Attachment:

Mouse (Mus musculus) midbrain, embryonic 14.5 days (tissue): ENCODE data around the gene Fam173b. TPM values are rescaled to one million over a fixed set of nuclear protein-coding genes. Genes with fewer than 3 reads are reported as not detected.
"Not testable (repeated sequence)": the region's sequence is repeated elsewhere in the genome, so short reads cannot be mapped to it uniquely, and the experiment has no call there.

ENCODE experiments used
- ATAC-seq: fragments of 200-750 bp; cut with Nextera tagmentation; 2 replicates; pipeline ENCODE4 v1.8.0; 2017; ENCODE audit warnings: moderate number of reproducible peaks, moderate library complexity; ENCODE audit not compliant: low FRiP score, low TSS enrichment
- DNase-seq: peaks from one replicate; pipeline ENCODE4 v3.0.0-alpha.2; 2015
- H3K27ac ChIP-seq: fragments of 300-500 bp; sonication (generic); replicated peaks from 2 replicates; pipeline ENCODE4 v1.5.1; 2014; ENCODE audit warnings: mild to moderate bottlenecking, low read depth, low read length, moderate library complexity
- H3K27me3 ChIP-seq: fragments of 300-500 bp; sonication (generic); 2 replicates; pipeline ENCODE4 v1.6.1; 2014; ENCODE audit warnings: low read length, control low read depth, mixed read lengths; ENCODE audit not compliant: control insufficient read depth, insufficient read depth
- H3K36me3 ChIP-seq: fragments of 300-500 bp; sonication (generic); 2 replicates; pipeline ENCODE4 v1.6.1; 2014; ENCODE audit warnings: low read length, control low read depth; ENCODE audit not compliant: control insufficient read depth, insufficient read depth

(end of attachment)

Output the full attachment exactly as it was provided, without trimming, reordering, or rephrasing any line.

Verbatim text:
Mouse (Mus musculus) midbrain, embryonic 14.5 days (tissue): ENCODE data around the gene Fam173b. TPM values are rescaled to one million over a fixed set of nuclear protein-coding genes. Genes with fewer than 3 reads are reported as not detected.
"Not testable (repeated sequence)": the region's sequence is repeated elsewhere in the genome, so short reads cannot be mapped to it uniquely, and the experiment has no call there.

ENCODE experiments used
- ATAC-seq: fragments of 200-750 bp; cut with Nextera tagmentation; 2 replicates; pipeline ENCODE4 v1.8.0; 2017; ENCODE audit warnings: moderate number of reproducible peaks, moderate library complexity; ENCODE audit not compliant: low FRiP score, low TSS enrichment
- DNase-seq: peaks from one replicate; pipeline ENCODE4 v3.0.0-alpha.2; 2015
- H3K27ac ChIP-seq: fragments of 300-500 bp; sonication (generic); replicated peaks from 2 replicates; pipeline ENCODE4 v1.5.1; 2014; ENCODE audit warnings: mild to moderate bottlenecking, low read depth, low read length, moderate library complexity
- H3K27me3 ChIP-seq: fragments of 300-500 bp; sonication (generic); 2 replicates; pipeline ENCODE4 v1.6.1; 2014; ENCODE audit warnings: low read length, control low read depth, mixed read lengths; ENCODE audit not compliant: control insufficient read depth, insufficient read depth
- H3K36me3 ChIP-seq: fragments of 300-500 bp; sonication (generic); 2 replicates; pipeline ENCODE4 v1.6.1; 2014; ENCODE audit warnings: low read length, control low read depth; ENCODE audit not compliant: control insufficient read depth, insufficient read depth